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New vaccine hopes for cancer

Tumor cells covered with a T cell ligand-mimicking antibody fragment can initiate their own destruction.

Tudor Toma(t.toma@ic.ac.uk)

Enhancing costimulation of T lymphocytes could be harnessed to destroy specific cancer cells but the most effective way to achieve this effect remains unclear. In April Nature Medicine, Zhengmao Ye and colleagues from Pacific Northwest Research Institute, Seattle, show a new antibody gene therapy approach that uses single-chain Fv fragments against the costimulatory T cell receptor 4-1BB.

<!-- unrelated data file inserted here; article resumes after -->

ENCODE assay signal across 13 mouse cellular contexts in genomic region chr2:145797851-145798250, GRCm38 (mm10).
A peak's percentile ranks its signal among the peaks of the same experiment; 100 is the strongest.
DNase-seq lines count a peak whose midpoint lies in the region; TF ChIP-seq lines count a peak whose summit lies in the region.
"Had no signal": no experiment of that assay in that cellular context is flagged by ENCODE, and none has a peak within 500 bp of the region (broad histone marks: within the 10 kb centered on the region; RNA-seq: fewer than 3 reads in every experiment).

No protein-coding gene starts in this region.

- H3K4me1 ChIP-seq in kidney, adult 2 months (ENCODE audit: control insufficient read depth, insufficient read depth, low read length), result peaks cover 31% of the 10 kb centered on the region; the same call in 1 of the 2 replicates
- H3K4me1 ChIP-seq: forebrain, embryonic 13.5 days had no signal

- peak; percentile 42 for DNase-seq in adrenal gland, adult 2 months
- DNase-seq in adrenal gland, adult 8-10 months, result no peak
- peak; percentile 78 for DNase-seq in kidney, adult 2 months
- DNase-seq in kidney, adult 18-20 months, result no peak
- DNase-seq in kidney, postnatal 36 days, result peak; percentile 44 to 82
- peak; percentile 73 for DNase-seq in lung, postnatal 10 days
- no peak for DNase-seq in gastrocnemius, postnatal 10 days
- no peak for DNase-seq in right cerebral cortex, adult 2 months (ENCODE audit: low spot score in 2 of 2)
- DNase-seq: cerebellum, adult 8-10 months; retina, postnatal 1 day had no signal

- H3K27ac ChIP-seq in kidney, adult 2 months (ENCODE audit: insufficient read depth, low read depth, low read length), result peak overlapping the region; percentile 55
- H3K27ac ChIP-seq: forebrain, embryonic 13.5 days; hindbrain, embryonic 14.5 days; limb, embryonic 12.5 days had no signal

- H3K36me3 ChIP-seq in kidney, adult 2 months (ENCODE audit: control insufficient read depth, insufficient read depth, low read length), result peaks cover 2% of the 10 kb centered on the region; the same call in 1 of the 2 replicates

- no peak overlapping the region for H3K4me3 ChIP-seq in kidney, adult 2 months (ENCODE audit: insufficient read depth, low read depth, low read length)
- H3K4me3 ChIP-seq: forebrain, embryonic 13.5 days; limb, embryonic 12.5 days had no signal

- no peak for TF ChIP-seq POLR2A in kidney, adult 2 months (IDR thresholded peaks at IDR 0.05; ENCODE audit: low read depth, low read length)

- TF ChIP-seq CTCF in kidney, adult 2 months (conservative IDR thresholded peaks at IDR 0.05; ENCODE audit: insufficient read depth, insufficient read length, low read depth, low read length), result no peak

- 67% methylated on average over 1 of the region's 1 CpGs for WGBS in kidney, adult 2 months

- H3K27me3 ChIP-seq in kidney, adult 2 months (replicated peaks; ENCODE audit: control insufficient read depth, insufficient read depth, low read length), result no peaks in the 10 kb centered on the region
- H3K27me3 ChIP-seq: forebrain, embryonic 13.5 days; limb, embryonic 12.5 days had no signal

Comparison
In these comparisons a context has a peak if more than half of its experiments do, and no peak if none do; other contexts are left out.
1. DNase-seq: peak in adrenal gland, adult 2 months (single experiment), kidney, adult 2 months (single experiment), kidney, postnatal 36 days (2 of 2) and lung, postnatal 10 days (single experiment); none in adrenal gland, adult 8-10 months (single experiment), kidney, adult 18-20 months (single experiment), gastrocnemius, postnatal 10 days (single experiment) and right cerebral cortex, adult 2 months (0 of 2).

Ye et al. constructed a vector encoding cell-bound single-chain Fv fragments from the monoclonal anti-4-1BB antibody 1D8, transfected into cells from the K1735 melanoma. They observed that vaccinated mice rejected established wild-type K1735 tumors growing as subcutaneous nodules or in the lung. The transfected cells induced a strong type 1 T-helper cell response, for which CD4+ but not CD8+ T lymphocytes were necessary and which also involved natural killer cells (Nat Med 2002, 8:343-348).

"Although this approach might be effective for the treatment of human cancers,...

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